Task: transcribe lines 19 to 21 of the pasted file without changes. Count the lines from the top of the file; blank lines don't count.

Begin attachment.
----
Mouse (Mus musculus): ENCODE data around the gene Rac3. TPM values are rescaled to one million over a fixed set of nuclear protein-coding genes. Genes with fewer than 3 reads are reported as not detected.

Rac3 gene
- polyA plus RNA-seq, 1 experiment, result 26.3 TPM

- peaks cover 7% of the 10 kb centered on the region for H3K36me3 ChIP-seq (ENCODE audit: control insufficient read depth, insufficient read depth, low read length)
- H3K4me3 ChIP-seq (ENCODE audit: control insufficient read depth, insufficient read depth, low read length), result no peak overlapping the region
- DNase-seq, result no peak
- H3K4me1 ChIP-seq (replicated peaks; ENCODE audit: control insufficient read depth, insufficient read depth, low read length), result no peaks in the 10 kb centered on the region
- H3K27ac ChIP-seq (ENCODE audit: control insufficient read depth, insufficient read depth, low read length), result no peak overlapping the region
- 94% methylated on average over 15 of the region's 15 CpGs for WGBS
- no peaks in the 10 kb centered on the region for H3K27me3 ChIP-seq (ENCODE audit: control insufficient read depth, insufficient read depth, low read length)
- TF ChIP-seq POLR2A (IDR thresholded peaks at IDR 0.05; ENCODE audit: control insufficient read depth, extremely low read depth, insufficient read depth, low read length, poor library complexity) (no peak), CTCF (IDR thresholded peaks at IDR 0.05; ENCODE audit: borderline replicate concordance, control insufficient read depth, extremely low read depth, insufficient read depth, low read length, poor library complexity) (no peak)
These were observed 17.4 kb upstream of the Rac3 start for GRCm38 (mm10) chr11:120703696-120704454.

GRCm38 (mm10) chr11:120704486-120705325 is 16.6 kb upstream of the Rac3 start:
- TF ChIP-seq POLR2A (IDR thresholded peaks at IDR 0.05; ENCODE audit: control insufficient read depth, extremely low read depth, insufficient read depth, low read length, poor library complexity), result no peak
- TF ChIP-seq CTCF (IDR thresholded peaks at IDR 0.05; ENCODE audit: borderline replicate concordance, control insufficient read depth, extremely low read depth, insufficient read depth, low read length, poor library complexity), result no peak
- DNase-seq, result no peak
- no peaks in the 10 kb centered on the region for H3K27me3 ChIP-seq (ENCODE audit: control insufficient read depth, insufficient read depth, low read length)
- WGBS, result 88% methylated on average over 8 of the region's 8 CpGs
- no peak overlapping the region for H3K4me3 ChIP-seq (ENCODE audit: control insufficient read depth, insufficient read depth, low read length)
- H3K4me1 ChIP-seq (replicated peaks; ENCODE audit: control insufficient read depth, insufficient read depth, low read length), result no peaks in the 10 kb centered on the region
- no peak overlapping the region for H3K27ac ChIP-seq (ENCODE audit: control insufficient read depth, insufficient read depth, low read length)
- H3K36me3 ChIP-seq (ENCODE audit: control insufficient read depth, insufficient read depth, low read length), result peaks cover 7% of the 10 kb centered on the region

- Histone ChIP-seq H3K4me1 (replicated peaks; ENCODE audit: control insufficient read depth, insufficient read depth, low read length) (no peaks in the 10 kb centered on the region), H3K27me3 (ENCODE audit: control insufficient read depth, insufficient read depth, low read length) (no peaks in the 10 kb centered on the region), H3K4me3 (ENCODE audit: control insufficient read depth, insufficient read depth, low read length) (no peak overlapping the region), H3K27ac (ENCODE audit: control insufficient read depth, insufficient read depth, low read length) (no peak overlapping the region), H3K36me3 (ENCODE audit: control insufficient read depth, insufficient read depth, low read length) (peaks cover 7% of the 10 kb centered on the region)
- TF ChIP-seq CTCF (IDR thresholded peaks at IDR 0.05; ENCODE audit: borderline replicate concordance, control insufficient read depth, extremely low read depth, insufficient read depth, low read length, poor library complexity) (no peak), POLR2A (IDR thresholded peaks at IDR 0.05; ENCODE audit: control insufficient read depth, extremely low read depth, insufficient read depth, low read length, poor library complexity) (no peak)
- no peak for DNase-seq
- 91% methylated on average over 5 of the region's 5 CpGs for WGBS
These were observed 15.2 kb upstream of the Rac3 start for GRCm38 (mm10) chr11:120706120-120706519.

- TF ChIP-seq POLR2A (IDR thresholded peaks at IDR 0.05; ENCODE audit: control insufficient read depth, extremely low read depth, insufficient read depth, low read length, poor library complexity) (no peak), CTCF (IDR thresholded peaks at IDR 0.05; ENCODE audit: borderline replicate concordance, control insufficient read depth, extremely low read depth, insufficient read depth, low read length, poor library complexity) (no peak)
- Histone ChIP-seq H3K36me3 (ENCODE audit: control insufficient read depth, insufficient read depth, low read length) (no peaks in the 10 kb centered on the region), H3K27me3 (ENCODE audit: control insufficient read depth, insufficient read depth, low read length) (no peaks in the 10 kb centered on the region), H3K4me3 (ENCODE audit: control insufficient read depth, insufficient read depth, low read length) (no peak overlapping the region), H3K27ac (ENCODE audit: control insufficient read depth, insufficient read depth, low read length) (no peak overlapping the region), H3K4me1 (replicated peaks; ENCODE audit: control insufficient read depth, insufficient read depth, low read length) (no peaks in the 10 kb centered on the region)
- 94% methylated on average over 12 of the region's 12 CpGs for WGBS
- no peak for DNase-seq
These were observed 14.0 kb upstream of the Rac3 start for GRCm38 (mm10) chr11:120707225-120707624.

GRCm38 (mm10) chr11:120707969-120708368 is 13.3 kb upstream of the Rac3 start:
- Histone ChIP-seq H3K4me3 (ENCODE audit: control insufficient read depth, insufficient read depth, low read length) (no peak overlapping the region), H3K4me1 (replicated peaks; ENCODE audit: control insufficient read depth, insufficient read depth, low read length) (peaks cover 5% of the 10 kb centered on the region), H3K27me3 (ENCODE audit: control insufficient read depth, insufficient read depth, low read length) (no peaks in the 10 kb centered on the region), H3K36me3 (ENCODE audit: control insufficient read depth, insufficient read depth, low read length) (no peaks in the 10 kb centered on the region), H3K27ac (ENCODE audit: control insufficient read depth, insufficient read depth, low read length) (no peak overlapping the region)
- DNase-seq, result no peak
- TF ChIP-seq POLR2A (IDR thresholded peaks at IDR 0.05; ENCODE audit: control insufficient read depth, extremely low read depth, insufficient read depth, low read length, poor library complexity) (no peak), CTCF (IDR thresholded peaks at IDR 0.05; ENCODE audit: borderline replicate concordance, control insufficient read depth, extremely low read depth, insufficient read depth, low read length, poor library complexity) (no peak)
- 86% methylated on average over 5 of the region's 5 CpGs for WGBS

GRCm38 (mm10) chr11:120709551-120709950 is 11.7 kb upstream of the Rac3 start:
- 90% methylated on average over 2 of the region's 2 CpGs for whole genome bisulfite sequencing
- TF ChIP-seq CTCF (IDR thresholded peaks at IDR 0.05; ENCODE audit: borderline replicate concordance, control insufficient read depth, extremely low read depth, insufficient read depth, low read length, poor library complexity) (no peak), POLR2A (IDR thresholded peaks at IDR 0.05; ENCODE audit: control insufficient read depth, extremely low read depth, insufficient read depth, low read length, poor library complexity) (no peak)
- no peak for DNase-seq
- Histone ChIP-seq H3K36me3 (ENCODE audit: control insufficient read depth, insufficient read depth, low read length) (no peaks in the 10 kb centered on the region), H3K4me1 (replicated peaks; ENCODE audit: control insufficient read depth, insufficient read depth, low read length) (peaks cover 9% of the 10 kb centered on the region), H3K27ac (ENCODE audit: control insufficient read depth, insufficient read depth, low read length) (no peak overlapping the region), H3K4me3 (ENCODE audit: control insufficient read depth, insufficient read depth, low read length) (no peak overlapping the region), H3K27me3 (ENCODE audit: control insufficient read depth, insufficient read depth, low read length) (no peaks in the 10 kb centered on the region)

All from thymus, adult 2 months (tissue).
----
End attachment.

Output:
- no peak overlapping the region for H3K4me3 ChIP-seq (ENCODE audit: control insufficient read depth, insufficient read depth, low read length)
- H3K4me1 ChIP-seq (replicated peaks; ENCODE audit: control insufficient read depth, insufficient read depth, low read length), result no peaks in the 10 kb centered on the region
- no peak overlapping the region for H3K27ac ChIP-seq (ENCODE audit: control insufficient read depth, insufficient read depth, low read length)